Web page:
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Category:    Home > Reviews > Science Fiction > Action > Adventure > Time Travel > British TV > Doctor Who - The E-Space Trilogy (BBC DVD)

Doctor Who - The E-Space Trilogy (BBC DVD)

Picture: C+     Sound: C+


Episodes/Extras: Full Circle: B-/B+;State of Decay: B-/C;Warrior's Gate: B+/B

The new box set of The E-Space Trilogy is a welcome addition to the Doctor Who mythos, as set of adventures was a return to form after a noticeable downturn in quality.   Originally broadcast from October 1980 through January 1981, there are the traditional 12 episodes making up the three distinct, yet related story lines: "Full Circle," "State of Decay", and "Warrior's Gate."

The first disc, "Full Circle," begins with The Doctor and Romella being unexpectedly recalled to their home planet, Gallifrey.  Suddenly they are caught in a rent in space (CVE or a Charged Vacumm Emboitment) and find themselves lost in Exo-Space or E-Space, a smaller parallel universe.   On the planet Alzarius, they discover a culture of colonists, Terradonians, who crashed in their ship, the Starliner, which they are attempting to repair so they may leave. There is also a young group, the Outlers, who have rebelled from the rule of the three Deciders and live outside the space ship.  The Doctor and Romella arrive just in time for the reappearance of the Marshmen, who during the period of Mistfall (every 50 years), reappear and threaten both the inhabitants of the ship and the Outlers.

This is classic Who in every way, starting of course with the ebulliant Tom Baker in the title role and one of his best companions, the brilliant, if biting, Romella.  There is lots of action over the 4 episodes as the Doctor slowly unravels the threads of truth behind the real story of the evolved culture of Alzarius.  I won't give away the key but suffice it to say that it involves an interesting take on evolution, spiders, The Creature from the Black Lagoon-like Marshmen, and the Terradonians themselves.   Notable in this adventure is the performance of veteren BBC and TV actor, George Baker, who puts in a fine turn as one of the three Deciders and the introduction of Adric, played by the young Matthew Waterhouse, who would become one of the Doctor's future companions.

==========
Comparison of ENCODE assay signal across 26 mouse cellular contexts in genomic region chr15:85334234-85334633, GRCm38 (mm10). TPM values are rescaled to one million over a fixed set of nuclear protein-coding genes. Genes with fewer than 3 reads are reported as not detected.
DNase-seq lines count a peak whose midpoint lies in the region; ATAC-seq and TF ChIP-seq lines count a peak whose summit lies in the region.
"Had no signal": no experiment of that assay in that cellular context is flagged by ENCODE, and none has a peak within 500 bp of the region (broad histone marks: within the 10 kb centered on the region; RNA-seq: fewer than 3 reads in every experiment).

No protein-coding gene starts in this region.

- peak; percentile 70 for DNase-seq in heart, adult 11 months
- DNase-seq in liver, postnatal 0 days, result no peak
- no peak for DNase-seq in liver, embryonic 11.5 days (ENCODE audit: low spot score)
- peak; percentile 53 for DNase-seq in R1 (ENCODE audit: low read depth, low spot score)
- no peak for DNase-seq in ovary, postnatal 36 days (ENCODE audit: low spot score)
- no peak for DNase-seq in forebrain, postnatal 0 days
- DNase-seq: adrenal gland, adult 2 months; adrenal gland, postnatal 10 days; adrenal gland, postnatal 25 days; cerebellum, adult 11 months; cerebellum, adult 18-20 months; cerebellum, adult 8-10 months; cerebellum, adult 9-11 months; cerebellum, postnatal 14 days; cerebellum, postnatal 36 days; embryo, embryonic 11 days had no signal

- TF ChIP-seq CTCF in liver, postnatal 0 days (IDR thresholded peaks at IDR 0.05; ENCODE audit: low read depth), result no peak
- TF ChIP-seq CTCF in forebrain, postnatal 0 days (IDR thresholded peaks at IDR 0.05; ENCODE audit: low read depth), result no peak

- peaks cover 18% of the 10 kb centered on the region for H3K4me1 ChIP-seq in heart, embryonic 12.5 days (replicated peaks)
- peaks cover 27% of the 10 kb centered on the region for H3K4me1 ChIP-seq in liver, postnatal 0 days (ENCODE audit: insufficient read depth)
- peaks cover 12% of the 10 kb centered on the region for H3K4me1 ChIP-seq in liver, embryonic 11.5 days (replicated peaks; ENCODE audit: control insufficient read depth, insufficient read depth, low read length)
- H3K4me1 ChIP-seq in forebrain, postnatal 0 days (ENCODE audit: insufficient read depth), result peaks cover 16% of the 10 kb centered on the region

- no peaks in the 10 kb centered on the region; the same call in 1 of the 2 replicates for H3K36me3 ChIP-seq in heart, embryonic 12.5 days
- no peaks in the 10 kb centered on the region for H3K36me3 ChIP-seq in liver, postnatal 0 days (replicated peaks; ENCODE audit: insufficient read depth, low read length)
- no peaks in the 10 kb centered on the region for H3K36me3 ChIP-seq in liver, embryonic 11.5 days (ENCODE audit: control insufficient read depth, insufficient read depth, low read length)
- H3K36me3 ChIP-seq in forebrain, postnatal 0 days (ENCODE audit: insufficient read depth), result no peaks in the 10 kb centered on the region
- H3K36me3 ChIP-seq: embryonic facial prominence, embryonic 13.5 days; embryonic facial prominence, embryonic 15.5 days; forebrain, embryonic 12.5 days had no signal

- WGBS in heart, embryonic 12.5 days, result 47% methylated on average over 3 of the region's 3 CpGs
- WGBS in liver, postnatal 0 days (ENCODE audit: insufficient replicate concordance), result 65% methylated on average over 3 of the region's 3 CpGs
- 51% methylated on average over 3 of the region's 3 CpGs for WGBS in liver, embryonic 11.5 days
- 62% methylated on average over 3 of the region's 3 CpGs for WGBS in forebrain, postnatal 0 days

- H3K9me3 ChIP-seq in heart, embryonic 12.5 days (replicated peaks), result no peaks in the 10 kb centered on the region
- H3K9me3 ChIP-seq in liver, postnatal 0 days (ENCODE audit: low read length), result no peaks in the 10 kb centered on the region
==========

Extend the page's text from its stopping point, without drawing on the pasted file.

The second in the E-Space Trilogy, "State of Decay," is decidedly strange and, though uneven, interesting for its introduction of a "traditional" vampire storyline into Doctor Who.  Adric, one of the Outlers from "Full Circle," has stowed away on the TARDIS and has, de facto, joined Romella as a second companion to the Doctor.  Many of the elements of a traditional horror story are present in "State of Decay."  The inhabitants live in fear of the Three Who Rule, who summon villagers to the tower from which they never return.  The Doctor and Romella discover that the three are actually vampires, serving the Great Vampire who is the last of the race of vampires exterminated in the Great Vampire War with the Time Lords.  They also discover that the tower is actually their spaceship and that the Great Vampire is also trapped in E-Space as is the Doctor.  The Doctor hatches a plan and is able to dispatch the Great Vampire, and as a result his three lackeys, with an ingenious turn just at the "Time of Arising."

The story which has plenty of excitement and chills for Doctor Who, rather unfortunately mirrors some of the plot elements of "Full Circle" (colonists from another planet living in their spaceship, a culture oblivious to its true nature, one set of inhabitants preying on another, similarly titled phenomenons "Mistfall" and "The Wasting, as well as "The Time of Arising," and planets ruled by a triad of leaders), although written by Terrence Dicks, while "Full Circle" was scripted by 19 year old newcomer, Andrew Smith.  Ever incongruous, the medieval setting inside the space ship actually works and the production values seem better than usual.  The three vampire helpers pull off their assigned roles well, with Emrys Jones classical turn as Aukon nicely walking the fine line between quality and camp.  A number of the special effects, alas, do not rise to this level, particularly the cheesely realized "Arising" of the Great Vampire at the conclusion.  However, as the legion of stalwart Who apologists would attest, this actually adds to rather than detracts from the fun.